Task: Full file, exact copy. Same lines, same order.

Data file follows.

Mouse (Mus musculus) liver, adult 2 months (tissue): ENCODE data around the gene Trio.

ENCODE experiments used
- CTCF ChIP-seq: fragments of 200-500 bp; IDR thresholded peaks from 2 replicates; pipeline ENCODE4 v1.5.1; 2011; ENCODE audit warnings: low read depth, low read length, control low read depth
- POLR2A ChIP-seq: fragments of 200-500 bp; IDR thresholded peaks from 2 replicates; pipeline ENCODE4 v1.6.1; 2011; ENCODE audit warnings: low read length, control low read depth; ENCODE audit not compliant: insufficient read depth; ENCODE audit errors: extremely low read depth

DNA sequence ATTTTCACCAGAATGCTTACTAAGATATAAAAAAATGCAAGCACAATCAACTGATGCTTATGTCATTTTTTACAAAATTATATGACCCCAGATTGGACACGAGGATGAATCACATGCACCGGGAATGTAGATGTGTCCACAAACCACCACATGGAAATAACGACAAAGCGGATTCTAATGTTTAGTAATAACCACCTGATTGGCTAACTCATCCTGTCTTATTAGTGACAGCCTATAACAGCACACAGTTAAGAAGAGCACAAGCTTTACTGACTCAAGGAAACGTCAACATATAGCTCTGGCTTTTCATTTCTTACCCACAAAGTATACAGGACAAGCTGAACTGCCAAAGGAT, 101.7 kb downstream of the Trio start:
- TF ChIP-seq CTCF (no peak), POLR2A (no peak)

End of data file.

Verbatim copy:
Mouse (Mus musculus) liver, adult 2 months (tissue): ENCODE data around the gene Trio.

ENCODE experiments used
- CTCF ChIP-seq: fragments of 200-500 bp; IDR thresholded peaks from 2 replicates; pipeline ENCODE4 v1.5.1; 2011; ENCODE audit warnings: low read depth, low read length, control low read depth
- POLR2A ChIP-seq: fragments of 200-500 bp; IDR thresholded peaks from 2 replicates; pipeline ENCODE4 v1.6.1; 2011; ENCODE audit warnings: low read length, control low read depth; ENCODE audit not compliant: insufficient read depth; ENCODE audit errors: extremely low read depth

DNA sequence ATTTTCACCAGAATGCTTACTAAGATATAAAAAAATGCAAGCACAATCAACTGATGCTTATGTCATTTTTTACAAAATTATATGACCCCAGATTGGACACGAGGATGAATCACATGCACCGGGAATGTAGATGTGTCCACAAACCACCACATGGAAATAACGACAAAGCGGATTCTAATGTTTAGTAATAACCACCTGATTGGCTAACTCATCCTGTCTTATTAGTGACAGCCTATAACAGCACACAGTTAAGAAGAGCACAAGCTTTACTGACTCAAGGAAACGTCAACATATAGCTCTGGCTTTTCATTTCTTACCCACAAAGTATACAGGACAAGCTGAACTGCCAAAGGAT, 101.7 kb downstream of the Trio start:
- TF ChIP-seq CTCF (no peak), POLR2A (no peak)